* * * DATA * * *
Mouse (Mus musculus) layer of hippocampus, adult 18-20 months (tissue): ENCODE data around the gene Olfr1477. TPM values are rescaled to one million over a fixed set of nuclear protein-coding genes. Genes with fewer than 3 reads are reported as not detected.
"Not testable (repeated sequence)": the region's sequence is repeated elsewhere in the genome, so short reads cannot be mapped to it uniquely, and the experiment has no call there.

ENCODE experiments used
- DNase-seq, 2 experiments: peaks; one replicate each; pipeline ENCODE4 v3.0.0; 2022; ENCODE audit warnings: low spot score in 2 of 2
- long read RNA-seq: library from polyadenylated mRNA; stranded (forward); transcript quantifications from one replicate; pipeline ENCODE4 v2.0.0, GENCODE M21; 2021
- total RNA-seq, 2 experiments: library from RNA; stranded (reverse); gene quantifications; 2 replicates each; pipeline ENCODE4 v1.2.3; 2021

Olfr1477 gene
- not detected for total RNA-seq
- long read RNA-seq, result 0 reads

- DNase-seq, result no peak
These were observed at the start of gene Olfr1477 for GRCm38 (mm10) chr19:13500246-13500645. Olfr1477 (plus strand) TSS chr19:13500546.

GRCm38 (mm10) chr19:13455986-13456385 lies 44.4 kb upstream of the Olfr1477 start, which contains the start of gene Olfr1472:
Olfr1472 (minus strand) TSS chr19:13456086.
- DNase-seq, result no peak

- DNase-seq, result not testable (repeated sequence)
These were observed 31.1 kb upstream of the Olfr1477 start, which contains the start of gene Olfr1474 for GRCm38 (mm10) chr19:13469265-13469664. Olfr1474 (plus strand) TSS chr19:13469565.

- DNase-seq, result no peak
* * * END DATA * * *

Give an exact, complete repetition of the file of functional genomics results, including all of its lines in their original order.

Mouse (Mus musculus) layer of hippocampus, adult 18-20 months (tissue): ENCODE data around the gene Olfr1477. TPM values are rescaled to one million over a fixed set of nuclear protein-coding genes. Genes with fewer than 3 reads are reported as not detected.
"Not testable (repeated sequence)": the region's sequence is repeated elsewhere in the genome, so short reads cannot be mapped to it uniquely, and the experiment has no call there.

ENCODE experiments used
- DNase-seq, 2 experiments: peaks; one replicate each; pipeline ENCODE4 v3.0.0; 2022; ENCODE audit warnings: low spot score in 2 of 2
- long read RNA-seq: library from polyadenylated mRNA; stranded (forward); transcript quantifications from one replicate; pipeline ENCODE4 v2.0.0, GENCODE M21; 2021
- total RNA-seq, 2 experiments: library from RNA; stranded (reverse); gene quantifications; 2 replicates each; pipeline ENCODE4 v1.2.3; 2021

Olfr1477 gene
- not detected for total RNA-seq
- long read RNA-seq, result 0 reads

- DNase-seq, result no peak
These were observed at the start of gene Olfr1477 for GRCm38 (mm10) chr19:13500246-13500645. Olfr1477 (plus strand) TSS chr19:13500546.

GRCm38 (mm10) chr19:13455986-13456385 lies 44.4 kb upstream of the Olfr1477 start, which contains the start of gene Olfr1472:
Olfr1472 (minus strand) TSS chr19:13456086.
- DNase-seq, result no peak

- DNase-seq, result not testable (repeated sequence)
These were observed 31.1 kb upstream of the Olfr1477 start, which contains the start of gene Olfr1474 for GRCm38 (mm10) chr19:13469265-13469664. Olfr1474 (plus strand) TSS chr19:13469565.

- DNase-seq, result no peak